My Reading Challenge 2019 – What I’ve Read Lately

August 27, 2019Hels

I can’t believe it’s the end of August already?! These last few months have been crazy, but hopefully now our house is liveable, I’ve been able to get some reading done, so here’s what I’ve been reading lately…

Marriage Betrayal (Shalini Boland)*

Author: Shalini Boland

Genre: Psychological
Page Count: 400
Published: 8 July 2019

My rating:

Plot:8 out of 10 stars (8 / 10)
Characters:6 out of 10 stars (6 / 10)
Ending:7 out of 10 stars (7 / 10)


Faye Townsend has planned the perfect summer trip for her family. But returning to the small seaside town her husband grew up in does not go to plan, the rain pours and the long days become stifling. And then the unthinkable happens…

Her husband Jake and her six-year-old son Dylan go for an early morning walk along the beautiful, windswept cliffs. They don’t come back.

I’ve read a couple of books by Shalini Boland and I really enjoy her writing, and Marriage Betrayal was no different. I thought Faye was a really interesting character, at the beginning she felt a bit flat but as the story developed, so did she. There is a lot more to this story than I initially thought, and I enjoyed finding out about Lainey and Jake’s childhood.

I found the ending a bit too neat and convenient, but actually that didn’t really bother me -there aren’t that many characters in the book, so it wasn’t a particularly surprising finish, but it was satisfying, and there are some great little twists. Sometimes you can read a thriller that is so complex you’re left reeling and a bit confused, whereas Shalini Boland’s books, while suitably twisty, are actually quite straightforward thrillers – if that makes sense!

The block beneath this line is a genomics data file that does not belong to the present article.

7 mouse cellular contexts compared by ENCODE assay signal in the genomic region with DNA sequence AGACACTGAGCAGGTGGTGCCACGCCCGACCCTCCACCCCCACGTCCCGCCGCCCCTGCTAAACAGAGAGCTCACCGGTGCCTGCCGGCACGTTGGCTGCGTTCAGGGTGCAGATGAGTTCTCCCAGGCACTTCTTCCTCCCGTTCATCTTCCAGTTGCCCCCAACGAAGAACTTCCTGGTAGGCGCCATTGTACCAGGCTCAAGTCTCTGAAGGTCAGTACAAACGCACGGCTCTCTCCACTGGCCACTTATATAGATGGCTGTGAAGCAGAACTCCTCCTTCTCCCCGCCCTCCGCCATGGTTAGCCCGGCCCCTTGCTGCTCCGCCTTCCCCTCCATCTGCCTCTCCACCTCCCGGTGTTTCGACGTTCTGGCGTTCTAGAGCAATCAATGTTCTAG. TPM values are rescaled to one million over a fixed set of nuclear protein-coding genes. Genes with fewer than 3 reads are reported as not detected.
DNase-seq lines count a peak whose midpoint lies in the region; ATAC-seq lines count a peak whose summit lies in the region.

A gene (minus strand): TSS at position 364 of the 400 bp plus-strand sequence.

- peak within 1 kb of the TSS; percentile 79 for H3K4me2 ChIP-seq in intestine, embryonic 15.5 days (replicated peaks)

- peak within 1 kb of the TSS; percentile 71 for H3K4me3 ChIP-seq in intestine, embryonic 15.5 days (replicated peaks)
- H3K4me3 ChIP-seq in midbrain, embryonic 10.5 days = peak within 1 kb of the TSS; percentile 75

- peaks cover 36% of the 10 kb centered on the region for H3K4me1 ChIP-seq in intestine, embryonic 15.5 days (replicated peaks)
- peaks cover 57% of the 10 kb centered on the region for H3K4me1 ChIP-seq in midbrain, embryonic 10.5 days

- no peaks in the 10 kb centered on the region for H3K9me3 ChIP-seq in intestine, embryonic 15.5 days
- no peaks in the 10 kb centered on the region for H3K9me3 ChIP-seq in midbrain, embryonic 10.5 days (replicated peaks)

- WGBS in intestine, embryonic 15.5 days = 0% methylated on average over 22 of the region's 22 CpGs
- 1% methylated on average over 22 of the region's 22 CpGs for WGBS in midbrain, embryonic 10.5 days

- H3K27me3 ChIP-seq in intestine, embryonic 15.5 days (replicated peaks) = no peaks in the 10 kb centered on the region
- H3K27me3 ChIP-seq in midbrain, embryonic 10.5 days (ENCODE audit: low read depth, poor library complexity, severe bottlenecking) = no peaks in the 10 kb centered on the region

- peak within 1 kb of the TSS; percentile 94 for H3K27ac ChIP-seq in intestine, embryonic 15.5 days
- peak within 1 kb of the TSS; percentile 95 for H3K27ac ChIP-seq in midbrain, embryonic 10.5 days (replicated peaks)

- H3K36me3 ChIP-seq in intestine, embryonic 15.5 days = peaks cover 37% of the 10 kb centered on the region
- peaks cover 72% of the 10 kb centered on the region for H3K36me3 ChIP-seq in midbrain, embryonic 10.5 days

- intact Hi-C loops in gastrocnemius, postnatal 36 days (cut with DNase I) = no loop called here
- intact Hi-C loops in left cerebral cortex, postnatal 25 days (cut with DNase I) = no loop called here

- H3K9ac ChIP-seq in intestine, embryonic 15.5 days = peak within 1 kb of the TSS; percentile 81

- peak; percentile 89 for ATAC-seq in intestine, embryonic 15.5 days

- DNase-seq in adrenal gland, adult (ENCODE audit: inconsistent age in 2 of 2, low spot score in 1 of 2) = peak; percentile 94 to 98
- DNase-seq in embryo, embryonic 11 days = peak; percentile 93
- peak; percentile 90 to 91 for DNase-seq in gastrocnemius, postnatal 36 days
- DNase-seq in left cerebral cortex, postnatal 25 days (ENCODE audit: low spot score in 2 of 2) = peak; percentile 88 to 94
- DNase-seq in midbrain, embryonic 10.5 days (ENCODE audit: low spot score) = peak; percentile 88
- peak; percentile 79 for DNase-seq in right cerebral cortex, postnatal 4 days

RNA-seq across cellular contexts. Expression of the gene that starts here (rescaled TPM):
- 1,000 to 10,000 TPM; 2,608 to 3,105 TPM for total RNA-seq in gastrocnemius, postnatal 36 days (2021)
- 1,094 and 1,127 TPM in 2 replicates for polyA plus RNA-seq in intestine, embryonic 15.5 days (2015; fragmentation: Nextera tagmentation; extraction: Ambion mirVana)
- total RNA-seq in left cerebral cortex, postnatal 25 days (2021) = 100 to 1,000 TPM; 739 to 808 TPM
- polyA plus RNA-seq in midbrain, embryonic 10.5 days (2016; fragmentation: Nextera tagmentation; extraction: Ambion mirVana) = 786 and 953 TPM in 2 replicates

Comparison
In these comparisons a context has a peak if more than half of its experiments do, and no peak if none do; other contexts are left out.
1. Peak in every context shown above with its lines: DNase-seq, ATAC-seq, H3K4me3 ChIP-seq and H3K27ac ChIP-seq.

[Gifted for review by NetGalley]


The Last Widow (Karin Slaughter)*

Author: Karin Slaughter

Genre: Thriller
Page Count: 464
Published: 13 June 2019

My rating:

Plot:9 out of 10 stars (9.0 / 10)
Characters:8 out of 10 stars (8.0 / 10)
Ending:8.5 out of 10 stars (8.5 / 10)


Michelle Spivey is abducted from a shopping centre as she is leaving with her daughter, and the police have no leads. A month later, medical examiner Sara Linton is having lunch with her family and boyfriend, Will Trent, an agent with the Georgia Bureau of Investigation, when sirens interrupt their day. Trained to help in emergencies, Will and Sara run towards the sirens to try and help, but the situation spirals out of control…

Karin Slaughter is one of those crime writers that always manages to amaze me. I loved returning to the characters of Sara and Will (though if you haven’t read any other Karin Slaughter books, I think they can all be read as standalone stories) and I thought this storyline was fascinating and heartbreaking. The Last Widow takes the reader to the Appalachian Mountains, through an undercover operation, and to a radical group who have a terrible plan. My only criticism is that the story is told from several different perspectives, which is fine, but especially at the beginning, the same few minutes are told over and over – I understand why its done like this, and it does paint a much fuller picture, but it did get a little repetitive at first. As with all the other Karin Slaughter books I’ve read, The Last Widow isn’t a particularly easy read, it’s very graphic at times, and there are some quite upsetting moments, but it is an excellent book, and perfect for anyone who loves crime thrillers.

[Gifted for review by NetGalley]


The Bookshop of the Broken Hearted (Robert Hillman)

Author: Robert Hillman

Genre: Romance / historical fiction
Page Count: 317

Published: 2 April 2018

My rating:

Plot:7 out of 10 stars (7.0 / 10)
Characters:6 out of 10 stars (6.0 / 10)
Ending:7 out of 10 stars (7.0 / 10)


Tom Hope is a farmer, and he doesn’t think he’s much good at it, but he does his best. When his wife suddenly leaves him, he assumes he wasn’t a good husband. When she returns, pregnant with another man’s child, he discovers he does have a talent – as a father, but when she takes the boy away, his heart breaks all over again.